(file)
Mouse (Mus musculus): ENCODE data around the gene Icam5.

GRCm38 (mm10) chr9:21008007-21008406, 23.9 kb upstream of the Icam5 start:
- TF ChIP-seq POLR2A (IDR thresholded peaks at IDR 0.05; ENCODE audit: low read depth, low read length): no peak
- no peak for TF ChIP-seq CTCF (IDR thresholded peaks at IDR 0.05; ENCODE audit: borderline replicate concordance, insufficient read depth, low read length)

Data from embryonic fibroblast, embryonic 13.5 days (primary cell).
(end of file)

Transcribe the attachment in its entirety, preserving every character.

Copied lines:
Mouse (Mus musculus): ENCODE data around the gene Icam5.

GRCm38 (mm10) chr9:21008007-21008406, 23.9 kb upstream of the Icam5 start:
- TF ChIP-seq POLR2A (IDR thresholded peaks at IDR 0.05; ENCODE audit: low read depth, low read length): no peak
- no peak for TF ChIP-seq CTCF (IDR thresholded peaks at IDR 0.05; ENCODE audit: borderline replicate concordance, insufficient read depth, low read length)

Data from embryonic fibroblast, embryonic 13.5 days (primary cell).